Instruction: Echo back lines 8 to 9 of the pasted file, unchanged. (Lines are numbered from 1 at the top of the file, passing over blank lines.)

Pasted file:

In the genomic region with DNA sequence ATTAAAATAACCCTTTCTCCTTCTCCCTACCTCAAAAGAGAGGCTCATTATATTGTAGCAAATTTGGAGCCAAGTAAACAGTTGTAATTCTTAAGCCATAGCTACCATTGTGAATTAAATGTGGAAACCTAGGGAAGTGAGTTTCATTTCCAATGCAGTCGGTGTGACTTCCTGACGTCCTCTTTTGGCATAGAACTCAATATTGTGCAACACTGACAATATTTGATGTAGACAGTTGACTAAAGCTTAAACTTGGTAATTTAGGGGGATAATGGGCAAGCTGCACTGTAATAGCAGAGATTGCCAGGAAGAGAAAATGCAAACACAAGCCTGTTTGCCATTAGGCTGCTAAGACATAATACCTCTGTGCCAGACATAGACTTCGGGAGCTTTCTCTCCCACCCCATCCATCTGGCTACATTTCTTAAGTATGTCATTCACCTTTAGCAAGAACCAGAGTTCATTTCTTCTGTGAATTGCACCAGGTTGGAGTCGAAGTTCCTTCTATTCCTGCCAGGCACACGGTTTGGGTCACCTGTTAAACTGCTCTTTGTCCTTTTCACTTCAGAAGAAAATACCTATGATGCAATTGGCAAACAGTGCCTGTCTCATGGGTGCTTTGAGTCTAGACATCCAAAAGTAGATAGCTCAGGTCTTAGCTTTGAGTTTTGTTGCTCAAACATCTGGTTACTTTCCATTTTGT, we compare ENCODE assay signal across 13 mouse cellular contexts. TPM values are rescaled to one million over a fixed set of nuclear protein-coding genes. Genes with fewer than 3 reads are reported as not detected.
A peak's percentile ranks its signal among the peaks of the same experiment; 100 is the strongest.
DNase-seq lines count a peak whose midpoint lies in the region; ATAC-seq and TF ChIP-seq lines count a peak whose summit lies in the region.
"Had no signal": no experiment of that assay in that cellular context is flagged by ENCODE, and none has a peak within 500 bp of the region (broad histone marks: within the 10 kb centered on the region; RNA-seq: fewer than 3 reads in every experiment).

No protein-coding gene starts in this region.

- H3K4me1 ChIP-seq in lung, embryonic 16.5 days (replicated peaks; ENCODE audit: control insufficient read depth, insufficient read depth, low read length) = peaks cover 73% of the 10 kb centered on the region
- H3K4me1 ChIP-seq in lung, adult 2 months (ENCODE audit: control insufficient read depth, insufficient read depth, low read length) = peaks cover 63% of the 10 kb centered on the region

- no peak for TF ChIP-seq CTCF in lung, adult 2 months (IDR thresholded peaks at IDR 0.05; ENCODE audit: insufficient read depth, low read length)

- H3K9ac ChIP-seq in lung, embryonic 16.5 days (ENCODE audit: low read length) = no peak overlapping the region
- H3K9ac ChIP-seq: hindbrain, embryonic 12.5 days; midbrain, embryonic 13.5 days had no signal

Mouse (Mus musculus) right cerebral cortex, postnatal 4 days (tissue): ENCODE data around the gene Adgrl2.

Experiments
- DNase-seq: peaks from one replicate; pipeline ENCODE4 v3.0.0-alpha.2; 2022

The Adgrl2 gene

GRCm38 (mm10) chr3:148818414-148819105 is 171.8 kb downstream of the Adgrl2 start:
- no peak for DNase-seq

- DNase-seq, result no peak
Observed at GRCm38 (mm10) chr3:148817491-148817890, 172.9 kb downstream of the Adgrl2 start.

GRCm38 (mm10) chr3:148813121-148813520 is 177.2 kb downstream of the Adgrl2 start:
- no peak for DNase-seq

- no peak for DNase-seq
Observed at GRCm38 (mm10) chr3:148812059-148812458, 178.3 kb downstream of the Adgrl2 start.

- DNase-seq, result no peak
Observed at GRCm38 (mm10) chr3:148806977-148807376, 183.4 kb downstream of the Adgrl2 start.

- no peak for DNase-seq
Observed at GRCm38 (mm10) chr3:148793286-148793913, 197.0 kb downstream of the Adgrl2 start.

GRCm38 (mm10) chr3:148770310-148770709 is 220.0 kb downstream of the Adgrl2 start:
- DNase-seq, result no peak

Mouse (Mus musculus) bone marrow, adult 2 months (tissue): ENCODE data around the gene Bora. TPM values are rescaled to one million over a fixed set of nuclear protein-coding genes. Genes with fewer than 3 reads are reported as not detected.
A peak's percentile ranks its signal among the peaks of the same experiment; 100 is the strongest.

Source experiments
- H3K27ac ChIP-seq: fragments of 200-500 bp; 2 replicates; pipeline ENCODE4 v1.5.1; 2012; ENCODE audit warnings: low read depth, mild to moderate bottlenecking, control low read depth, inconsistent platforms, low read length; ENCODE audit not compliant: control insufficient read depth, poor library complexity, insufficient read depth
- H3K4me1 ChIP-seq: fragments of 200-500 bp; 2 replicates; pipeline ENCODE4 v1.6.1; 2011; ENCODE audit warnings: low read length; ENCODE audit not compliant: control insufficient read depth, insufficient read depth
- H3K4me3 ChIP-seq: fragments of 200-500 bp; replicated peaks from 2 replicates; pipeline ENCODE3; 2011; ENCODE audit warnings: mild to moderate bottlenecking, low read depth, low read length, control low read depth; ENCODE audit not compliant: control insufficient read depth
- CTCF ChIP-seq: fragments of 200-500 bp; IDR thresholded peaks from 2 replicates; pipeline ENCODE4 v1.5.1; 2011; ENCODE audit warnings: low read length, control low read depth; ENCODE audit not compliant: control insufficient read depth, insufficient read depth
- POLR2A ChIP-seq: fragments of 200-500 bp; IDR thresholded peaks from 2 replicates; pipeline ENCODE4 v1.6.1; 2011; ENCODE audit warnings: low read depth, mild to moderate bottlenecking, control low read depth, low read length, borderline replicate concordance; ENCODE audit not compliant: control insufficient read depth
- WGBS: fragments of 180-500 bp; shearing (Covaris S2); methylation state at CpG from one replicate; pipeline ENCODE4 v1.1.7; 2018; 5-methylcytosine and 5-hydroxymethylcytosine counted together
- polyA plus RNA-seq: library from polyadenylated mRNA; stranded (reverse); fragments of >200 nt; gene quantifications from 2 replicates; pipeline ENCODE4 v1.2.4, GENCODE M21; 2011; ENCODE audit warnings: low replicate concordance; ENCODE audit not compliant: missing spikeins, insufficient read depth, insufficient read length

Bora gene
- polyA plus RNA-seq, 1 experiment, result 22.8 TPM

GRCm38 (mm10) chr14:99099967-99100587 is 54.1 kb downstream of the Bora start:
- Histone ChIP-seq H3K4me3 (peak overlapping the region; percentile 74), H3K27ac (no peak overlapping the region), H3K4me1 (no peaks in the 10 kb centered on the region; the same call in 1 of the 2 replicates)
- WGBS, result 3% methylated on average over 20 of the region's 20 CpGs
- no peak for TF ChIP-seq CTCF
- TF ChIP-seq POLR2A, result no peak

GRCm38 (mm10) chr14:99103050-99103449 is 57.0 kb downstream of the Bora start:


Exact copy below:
- no peak for TF ChIP-seq CTCF in lung, adult 2 months (IDR thresholded peaks at IDR 0.05; ENCODE audit: insufficient read depth, low read length)

- H3K9ac ChIP-seq in lung, embryonic 16.5 days (ENCODE audit: low read length) = no peak overlapping the region